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QF 6 inch 40 calibre naval gun
Type 41 6-inch (152 mm)/40-caliber
Typical naval deck mounting. Note the coned breech screw and lugs on the underside of the breech ring to which modern recoil cylinders are attached.
An early long cartridge case for gunpowder propellant is upended at bottom left; later UK cases for cordite propellant were much shorter as much less cordite than gunpowder was needed. A shell stands next to the cartridge.
Type Naval gun
Coast defence gun
Place of origin United Kingdom
license-produced in Japan
Service history
In service 1892–1945
Used by Royal Navy
Imperial Japanese Navy
Wars Russo-Japanese War
World War I
Production history
Manufacturer Elswick Ordnance Company
Woolwich Arsenal
Weight 6.6 tons
Barrel length 240 inches (6.096 m) bore

Shell 100 pounds (45 kg) QF, separate cartridge and shell
Calibre 6 inches (152.4 mm)
Elevation -5 / +20 degrees
Traverse +150 / -150 degrees
Rate of fire 5-7 rounds per minute
Muzzle velocity 2,154 feet per second (657 m/s)[1]
820 feet per second (250 m/s) for anti-submarine shells
Effective range 10,000 yards (9,140 m) at 20°elevation; 15,000 yards (13,700 m) at 28°elevation

The QF 6 inch 40 calibre naval gun was used by many United Kingdom-built warships around the end of the 19th century and start of the 20th century.

In UK service it was known as the QF 6 inch Mk I, II, III guns.[2] As the Type 41 6-inch (152 mm)/40-caliber naval gun it was used for pre-dreadnought battleships and armoured cruisers of the early Imperial Japanese Navy built in UK and in European shipyards.


QF technology

Loading a MK I or II deck gun on HMS Ariadne. The man at left holds a shell, the men at right hold brass powder cartridges. Note the coned breech screw and lugs on the underside of the breech ring to which recoil cylinders are attached

These guns were developed to exploit the new "QF" technology, which involved loading the propellant charge in a brass case with primer in its base. The brass case also sealed the breech, allowing a lighter mechanism. This was presumed to allow a faster rate of fire than the older "Breech Loading" system, where the propellant was loaded in cloth bags and then a separate friction or percussion tube fitted into the breech for firing. The QF principle had proved successful with the much smaller QF 3 pounder Hotchkiss and Nordenfelt QF 3 and 6 pounders from 1885 onwards.

The Mk I was an Elswick gun of built up construction. Mk II was built by Woolwich Arsenal and in 1891 became the first Royal Navy gun using the Armstrong wire-wound construction. The breech mechanisms were developed from the existing 6-inch (150 mm) BL mechanisms, but as it no longer had to provide obturation (sealing of the breech), the front was made coned rather than straight which allowed it to be swung round to the side before it was fully withdrawn, rather than having to be fully withdrawn before swinging to the side as with the BL gun.[3]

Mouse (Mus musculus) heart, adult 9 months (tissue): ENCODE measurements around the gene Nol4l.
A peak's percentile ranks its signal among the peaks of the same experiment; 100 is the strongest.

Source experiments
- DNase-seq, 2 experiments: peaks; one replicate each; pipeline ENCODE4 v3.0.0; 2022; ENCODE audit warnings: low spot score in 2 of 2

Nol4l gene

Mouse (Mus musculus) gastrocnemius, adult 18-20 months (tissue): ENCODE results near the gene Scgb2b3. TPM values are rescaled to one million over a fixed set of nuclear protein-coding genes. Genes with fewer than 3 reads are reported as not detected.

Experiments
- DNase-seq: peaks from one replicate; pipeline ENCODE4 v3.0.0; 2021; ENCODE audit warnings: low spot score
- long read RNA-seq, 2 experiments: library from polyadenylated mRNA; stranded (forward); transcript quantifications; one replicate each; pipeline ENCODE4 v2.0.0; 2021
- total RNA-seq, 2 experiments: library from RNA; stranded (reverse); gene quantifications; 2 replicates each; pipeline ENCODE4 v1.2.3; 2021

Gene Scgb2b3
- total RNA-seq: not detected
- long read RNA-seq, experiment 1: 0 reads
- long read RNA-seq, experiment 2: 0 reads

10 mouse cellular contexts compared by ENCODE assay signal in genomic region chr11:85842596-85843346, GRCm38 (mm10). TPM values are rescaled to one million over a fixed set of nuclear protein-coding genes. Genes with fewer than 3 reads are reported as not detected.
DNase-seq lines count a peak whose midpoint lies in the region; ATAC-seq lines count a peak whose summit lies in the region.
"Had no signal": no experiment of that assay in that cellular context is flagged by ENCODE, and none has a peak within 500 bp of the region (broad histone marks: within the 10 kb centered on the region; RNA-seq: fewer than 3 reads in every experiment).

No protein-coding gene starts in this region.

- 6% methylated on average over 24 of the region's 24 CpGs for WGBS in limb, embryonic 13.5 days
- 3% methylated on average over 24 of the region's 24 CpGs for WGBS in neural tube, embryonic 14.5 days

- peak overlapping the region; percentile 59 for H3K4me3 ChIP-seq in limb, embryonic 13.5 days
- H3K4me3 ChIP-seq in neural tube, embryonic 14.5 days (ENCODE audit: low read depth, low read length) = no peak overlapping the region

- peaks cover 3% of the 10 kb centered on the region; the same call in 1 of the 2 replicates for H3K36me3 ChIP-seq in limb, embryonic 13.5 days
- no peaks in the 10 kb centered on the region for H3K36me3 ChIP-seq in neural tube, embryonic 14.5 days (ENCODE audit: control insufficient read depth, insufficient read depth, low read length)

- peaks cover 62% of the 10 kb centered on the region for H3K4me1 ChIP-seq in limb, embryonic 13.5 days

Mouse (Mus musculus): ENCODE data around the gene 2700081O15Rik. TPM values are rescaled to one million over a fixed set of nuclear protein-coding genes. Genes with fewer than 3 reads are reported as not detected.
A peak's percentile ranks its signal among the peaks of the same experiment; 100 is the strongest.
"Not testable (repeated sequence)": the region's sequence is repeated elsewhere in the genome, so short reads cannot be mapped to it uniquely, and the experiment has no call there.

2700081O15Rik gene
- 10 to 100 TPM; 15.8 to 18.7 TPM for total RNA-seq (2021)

Recoil system

MK III gun at Fort Nelson. This shows the left trunnion (detailed in black) by which it is mounted on a Vavasseur recoil slide, and there are no lugs on the underside of the breech ring

The preceding generation of British 6-inch guns (BL Mks III, IV and VI) had old-style trunnions by which they were mounted on Vavasseur inclined slides to absorb recoil. QF Mk I and II dispensed with trunnions and instead on the lower side of the breech ring were lugs to which were attached modern recoil buffer and hydrospring recuperator (runout) cylinders to absorb recoil and return the barrel to loading position after firing. This allowed the gun to recoil directly backwards rather that backwards and upwards as previously, and is the recoil system which in essence is still in use.

Mk III was built by Elswick and was similar to Mk I except that it had trunnions which allowed it to be deployed on the remaining obsolescent but still in service Vavasseur recoil mountings. All 3 Marks had the same dimensions and performance.

UK service

Royal Navy service

The 6 starboard casemate guns on HMS Powerful

Gunnery exercise on HMCS Niobe

As the QF 6 inch Mk I, Mk II and Mk III, the gun was used as secondary armament of pre-dreadnoughts of the 1890s and cruisers to 1905. On the armoured cruisers of the Diadem, Powerful and Edgar classes they made up most of the armament, though the latter class carried two 9.2-inch (230 mm) guns as well. The pre-dreadnought battleships of the Royal Sovereign (including the turreted HMS Hood), Centurion, Majestic and Canopus classes carried up to 12 guns.

Second Boer War land service

Gun before use in the Tugela Heights battles of February 1900